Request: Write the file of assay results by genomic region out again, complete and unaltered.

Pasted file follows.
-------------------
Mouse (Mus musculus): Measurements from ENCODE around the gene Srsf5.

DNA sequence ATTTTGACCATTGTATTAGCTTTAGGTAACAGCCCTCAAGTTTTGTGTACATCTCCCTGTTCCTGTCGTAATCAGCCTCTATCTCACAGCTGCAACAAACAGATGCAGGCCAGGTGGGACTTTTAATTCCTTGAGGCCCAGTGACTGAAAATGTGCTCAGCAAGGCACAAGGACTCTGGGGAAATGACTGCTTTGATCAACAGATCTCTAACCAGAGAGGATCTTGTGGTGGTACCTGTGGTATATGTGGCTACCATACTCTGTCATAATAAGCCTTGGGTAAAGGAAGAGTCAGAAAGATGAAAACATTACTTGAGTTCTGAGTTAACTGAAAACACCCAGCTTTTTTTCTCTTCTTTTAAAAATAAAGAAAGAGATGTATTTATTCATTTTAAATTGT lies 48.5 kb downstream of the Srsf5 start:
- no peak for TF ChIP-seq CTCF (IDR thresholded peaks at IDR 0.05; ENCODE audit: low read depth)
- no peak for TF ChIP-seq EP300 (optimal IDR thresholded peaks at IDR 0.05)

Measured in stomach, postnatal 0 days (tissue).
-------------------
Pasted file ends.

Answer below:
Mouse (Mus musculus): Measurements from ENCODE around the gene Srsf5.

DNA sequence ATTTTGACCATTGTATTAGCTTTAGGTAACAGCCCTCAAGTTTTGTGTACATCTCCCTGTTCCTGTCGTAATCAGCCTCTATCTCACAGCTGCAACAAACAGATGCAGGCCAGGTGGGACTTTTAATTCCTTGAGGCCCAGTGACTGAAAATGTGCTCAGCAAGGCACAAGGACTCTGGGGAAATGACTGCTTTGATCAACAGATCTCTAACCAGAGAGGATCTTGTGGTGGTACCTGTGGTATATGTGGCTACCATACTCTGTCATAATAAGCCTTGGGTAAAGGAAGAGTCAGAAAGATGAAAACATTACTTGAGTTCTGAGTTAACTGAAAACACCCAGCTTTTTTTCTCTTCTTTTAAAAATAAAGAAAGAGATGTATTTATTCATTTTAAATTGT lies 48.5 kb downstream of the Srsf5 start:
- no peak for TF ChIP-seq CTCF (IDR thresholded peaks at IDR 0.05; ENCODE audit: low read depth)
- no peak for TF ChIP-seq EP300 (optimal IDR thresholded peaks at IDR 0.05)

Measured in stomach, postnatal 0 days (tissue).